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‘Orchid doctor’ returns to his Lincolnshire roots

Seymour Bartlett Avocation: Orchid doctor Where: Lincolnshire Words to live by: “Show me an orchid that likes to be watered with ice cubes, and I’ll show you an orchid about to die.” Orchid info: www.aos.org Orchid quiz Which of the following is not a species of orchid? Phalaenopsis Masdevallia Cymbidium Catasetum Amygdaloideae Answer: Amygdaloideae

Seymour Bartlett stood on a stepladder and reached above his head for a bulging file case on the top shelf of his entryway closet.

“Some grow on rocks, some on trees, some in loose soil — all different places,” the Lincolnshire 84-year-old said as he pulled down the case. “Now a ghost orchid, you have to go in the swamps to find that.”

Opening the case to reveal hundreds of photos and reams of hand-outs about all things orchid, Bartlett leafed through and selected a few to impart at least a cursory knowledge of the exotic plants.

Decades ago, Bartlett achieved the rank of orchid doctor for the American Orchid Society while he lived in Boca Raton, Fla. A master gardener in Florida and Illinois, he also tended orchids for years at the Chicago Botanical Gardens in Glencoe.

Today, Bartlett is among the newest residents at Sedgebrook Senior Living Community in Lincolnshire. He plans to share his orchid expertise with fellow residents at sessions planned for the Music Room at Sedgebrook.

“This is a lady slipper, and that’s a blue ribbon,” he said, showing off one of his many photos of orchids he’s grown or tended, which number in the thousands.

When Bartlett and his wife of 63 years, Idell, moved to Florida as snowbirds about 20 years ago, their then next-door neighbor from the Rivershire subdivision of Lincolnshire sent an orchid to the Bartletts as a house-warming gift.

“That’s what got me interested,” Bartlett said. “It was a beautiful purple Cattleya.”

Bartlett said he had the plant that some refer to as the diva of all flowers for nearly two years, and couldn’t get it to bloom. So he started doing some research, and learned that his Cattleya would, in fact, enjoy some sunlight, although he’d been told that it would not.

A retired manufacturer of shower doors, Bartlett has been hooked on making orchids happy ever since.

“There’s a lot to learn,” he said, noting that tens of thousands of naturally occurring species of orchids exist, along with myriad hybrids. The most common in the United States is the Phalaenopsis, popular for its relative ease of care.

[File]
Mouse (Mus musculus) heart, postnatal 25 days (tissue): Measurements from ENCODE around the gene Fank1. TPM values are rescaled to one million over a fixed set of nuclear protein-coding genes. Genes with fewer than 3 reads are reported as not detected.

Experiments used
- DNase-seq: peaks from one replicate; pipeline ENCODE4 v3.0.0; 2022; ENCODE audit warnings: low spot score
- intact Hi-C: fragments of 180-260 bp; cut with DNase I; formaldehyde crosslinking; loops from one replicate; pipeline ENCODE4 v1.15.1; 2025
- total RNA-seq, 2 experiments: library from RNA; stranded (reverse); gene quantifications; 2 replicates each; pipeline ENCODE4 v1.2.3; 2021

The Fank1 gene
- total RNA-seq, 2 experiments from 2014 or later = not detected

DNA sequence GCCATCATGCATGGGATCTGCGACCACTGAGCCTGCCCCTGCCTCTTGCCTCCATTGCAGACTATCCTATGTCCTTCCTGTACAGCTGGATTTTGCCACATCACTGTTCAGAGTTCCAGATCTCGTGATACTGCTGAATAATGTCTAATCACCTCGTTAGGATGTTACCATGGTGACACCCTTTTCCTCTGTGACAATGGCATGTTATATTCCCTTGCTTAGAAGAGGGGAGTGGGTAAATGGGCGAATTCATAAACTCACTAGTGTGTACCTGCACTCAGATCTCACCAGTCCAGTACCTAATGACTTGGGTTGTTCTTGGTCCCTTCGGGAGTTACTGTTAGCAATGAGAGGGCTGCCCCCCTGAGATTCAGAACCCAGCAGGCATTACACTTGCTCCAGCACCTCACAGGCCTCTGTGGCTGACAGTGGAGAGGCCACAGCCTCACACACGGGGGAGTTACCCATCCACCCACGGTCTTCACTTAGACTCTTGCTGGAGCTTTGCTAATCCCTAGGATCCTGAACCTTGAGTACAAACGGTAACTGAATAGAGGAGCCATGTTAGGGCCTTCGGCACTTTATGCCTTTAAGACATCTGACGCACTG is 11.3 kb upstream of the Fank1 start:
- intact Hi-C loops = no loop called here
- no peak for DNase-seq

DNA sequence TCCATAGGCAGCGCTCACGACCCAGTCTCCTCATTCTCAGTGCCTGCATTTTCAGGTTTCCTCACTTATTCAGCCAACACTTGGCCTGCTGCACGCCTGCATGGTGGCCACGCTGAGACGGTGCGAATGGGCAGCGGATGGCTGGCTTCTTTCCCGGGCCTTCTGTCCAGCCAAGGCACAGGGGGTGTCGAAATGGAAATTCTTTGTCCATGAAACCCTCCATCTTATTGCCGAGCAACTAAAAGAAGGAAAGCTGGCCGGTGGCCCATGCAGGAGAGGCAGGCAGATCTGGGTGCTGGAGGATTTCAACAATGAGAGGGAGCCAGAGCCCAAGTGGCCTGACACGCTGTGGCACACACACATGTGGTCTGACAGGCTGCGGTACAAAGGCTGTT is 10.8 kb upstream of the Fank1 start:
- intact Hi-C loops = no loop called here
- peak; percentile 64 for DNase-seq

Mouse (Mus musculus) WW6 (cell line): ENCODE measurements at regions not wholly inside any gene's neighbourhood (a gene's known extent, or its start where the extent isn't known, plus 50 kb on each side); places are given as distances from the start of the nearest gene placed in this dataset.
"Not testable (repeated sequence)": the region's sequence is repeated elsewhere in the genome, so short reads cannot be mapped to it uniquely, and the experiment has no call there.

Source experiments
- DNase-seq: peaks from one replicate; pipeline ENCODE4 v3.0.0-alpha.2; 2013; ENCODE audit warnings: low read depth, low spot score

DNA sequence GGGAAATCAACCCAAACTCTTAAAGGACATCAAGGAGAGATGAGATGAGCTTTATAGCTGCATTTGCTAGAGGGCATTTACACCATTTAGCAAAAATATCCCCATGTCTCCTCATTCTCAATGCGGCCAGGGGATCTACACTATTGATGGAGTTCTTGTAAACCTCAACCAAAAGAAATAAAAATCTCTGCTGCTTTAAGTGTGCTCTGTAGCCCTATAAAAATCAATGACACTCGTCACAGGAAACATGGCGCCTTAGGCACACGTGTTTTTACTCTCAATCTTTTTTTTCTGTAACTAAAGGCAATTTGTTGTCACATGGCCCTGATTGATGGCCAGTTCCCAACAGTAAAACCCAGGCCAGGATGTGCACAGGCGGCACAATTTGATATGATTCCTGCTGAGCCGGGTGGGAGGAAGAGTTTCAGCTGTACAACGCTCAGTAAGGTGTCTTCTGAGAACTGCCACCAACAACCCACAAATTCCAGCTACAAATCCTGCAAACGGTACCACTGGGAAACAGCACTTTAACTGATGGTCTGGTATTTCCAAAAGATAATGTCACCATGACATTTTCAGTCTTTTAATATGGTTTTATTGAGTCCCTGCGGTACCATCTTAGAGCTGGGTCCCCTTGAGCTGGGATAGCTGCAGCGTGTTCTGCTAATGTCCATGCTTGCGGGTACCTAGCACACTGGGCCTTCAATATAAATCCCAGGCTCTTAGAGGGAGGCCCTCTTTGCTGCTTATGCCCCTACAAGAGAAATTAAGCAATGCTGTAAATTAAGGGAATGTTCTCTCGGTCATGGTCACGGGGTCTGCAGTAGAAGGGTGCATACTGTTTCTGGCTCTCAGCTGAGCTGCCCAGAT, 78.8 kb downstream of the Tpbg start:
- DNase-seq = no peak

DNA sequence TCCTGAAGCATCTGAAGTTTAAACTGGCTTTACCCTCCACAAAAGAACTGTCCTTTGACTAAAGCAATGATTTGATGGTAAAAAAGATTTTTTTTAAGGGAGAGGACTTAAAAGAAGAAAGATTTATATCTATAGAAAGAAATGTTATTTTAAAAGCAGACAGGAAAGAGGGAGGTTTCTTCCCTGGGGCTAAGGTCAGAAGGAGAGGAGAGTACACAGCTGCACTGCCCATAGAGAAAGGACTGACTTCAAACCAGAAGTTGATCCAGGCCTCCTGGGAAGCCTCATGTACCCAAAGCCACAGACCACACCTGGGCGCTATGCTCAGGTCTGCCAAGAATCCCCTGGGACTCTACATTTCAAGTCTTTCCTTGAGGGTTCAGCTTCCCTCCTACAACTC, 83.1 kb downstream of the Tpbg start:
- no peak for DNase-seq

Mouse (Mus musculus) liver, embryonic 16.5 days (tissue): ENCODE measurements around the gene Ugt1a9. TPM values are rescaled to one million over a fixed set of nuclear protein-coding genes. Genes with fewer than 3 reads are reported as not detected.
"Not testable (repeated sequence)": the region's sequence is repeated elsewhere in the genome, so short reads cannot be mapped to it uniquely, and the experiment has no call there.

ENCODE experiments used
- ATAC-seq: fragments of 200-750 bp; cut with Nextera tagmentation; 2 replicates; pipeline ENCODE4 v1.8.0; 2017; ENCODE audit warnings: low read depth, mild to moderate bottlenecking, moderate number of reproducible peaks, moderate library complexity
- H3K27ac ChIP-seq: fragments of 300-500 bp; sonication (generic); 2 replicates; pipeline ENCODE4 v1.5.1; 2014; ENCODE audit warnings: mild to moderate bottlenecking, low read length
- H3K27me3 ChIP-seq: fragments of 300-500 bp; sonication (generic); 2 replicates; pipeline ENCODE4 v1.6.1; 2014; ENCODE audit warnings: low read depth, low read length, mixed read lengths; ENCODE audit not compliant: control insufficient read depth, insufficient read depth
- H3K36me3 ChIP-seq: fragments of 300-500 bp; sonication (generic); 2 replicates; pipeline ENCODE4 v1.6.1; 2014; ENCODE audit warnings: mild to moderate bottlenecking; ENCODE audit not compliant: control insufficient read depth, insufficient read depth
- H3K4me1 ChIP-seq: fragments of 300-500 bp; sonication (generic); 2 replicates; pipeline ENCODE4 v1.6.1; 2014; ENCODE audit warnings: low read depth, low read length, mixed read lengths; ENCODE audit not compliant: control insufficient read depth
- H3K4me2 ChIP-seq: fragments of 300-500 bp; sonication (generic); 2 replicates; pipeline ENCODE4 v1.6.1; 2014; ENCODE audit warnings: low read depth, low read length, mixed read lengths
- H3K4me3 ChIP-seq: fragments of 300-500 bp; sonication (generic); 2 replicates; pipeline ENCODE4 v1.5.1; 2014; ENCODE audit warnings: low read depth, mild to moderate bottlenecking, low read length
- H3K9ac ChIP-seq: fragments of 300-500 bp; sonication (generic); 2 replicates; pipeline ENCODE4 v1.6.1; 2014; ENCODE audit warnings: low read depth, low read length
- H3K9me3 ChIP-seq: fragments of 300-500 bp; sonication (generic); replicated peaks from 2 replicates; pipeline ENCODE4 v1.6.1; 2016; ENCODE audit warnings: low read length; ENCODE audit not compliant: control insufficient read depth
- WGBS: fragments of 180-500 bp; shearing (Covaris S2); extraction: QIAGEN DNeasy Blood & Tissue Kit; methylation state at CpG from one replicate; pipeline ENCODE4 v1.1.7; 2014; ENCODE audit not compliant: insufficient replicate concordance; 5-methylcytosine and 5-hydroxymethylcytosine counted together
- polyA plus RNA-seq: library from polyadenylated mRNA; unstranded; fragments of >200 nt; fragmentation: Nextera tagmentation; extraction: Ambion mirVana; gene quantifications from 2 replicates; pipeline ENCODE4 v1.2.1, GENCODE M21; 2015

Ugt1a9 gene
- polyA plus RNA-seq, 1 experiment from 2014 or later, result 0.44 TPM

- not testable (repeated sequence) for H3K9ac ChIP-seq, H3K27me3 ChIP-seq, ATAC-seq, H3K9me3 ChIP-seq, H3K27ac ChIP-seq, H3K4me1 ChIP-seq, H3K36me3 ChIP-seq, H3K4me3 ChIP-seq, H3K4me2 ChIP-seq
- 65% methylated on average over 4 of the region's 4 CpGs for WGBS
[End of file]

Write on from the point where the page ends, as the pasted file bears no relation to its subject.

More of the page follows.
“The most important things are temperature, feeding and watering. And if you put it in a place where it’s happy, it’ll bloom for you, sometimes twice a year, sometimes three times a year,” he said. “People have trouble because they expect them to water themselves or feed themselves. Some even put an ice cube on them.”

That, Bartlett said, is a terrible idea.

“Show me an orchid that likes to be watered with ice cubes, and I’ll show you an orchid about to die,” he said.

Getting up from his dining room table where pictures and pamphlets spilled from his case, Bartlett walked toward some floor-to-ceiling windows a few feet away. Horizontal blinds were pulled to allow a bare modicum of light. Three orchid plants displayed blooms of white, purple and a stripy reddish-pink.

Bartlett showed off a root rising out of the loamy moss at the base of each, and said the better two of the plants had blooms arranged in the same direction, “like soldiers.”

“To be an orchid, they have to have six petals — two sepals, two petals, one lip and one column,” he said. “It was after the second world war that they became popular in the United States. English wealthy people were the only ones who had orchids.

“They paid people to bring them back from the wilds of Brazil, Guatemala, South America, Africa, Viet Nam …” he said. “So the English had these expensive plants that cost thousands and thousands of dollars, and during the war they were afraid they were going to get bombed. So many of them had the plants shipped to the United States for care.”

Orchids grew in popularity in the United States until they became the flower for corsages and weddings.

The plants range from notoriously fussy to easy to grow, and from prohibitively expensive ($20,000) to reasonable (less than $30). Orchids’ popularity, though, has waned.

Membership in the American Orchid Society has dropped to a little more than 12,000 from a heyday of 65,000, Bartlett said.

No plant, however, will ever come close to the orchid in the hearts of people like Bartlett.

“I don’t know,” he said. “They’re just so beautiful.”

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